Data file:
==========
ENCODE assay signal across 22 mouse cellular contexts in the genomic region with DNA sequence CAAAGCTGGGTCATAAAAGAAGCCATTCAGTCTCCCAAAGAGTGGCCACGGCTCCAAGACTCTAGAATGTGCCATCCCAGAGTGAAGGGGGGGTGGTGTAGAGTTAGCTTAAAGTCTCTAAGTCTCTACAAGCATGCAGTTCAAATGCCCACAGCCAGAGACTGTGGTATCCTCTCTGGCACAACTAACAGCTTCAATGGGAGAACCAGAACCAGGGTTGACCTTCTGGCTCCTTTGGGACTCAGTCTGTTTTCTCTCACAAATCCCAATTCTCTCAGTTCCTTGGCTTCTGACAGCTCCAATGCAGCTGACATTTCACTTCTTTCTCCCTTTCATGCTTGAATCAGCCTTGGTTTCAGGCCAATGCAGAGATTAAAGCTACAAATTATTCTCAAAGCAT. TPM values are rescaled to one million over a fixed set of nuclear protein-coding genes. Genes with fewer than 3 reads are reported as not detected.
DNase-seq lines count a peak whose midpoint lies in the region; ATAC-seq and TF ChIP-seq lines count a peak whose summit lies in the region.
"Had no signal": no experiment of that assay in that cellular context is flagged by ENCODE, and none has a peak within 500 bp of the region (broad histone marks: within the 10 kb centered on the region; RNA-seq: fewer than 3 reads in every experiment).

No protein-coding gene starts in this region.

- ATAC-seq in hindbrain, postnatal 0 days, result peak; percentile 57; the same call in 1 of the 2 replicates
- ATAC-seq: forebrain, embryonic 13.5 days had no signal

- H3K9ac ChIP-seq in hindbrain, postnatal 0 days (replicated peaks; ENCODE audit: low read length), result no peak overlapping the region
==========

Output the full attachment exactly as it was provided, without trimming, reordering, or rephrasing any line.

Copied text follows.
ENCODE assay signal across 22 mouse cellular contexts in the genomic region with DNA sequence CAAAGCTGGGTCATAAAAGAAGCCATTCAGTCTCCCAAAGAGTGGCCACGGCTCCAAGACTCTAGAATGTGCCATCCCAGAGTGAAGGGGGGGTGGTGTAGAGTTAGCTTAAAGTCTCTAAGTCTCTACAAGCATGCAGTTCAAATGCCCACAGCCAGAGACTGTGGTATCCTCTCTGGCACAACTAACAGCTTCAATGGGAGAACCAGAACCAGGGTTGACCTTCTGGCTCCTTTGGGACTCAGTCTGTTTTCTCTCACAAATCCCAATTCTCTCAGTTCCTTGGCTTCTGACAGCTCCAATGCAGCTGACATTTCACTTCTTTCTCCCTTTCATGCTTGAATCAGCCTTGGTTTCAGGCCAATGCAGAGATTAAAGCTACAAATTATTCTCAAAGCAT. TPM values are rescaled to one million over a fixed set of nuclear protein-coding genes. Genes with fewer than 3 reads are reported as not detected.
DNase-seq lines count a peak whose midpoint lies in the region; ATAC-seq and TF ChIP-seq lines count a peak whose summit lies in the region.
"Had no signal": no experiment of that assay in that cellular context is flagged by ENCODE, and none has a peak within 500 bp of the region (broad histone marks: within the 10 kb centered on the region; RNA-seq: fewer than 3 reads in every experiment).

No protein-coding gene starts in this region.

- ATAC-seq in hindbrain, postnatal 0 days, result peak; percentile 57; the same call in 1 of the 2 replicates
- ATAC-seq: forebrain, embryonic 13.5 days had no signal

- H3K9ac ChIP-seq in hindbrain, postnatal 0 days (replicated peaks; ENCODE audit: low read length), result no peak overlapping the region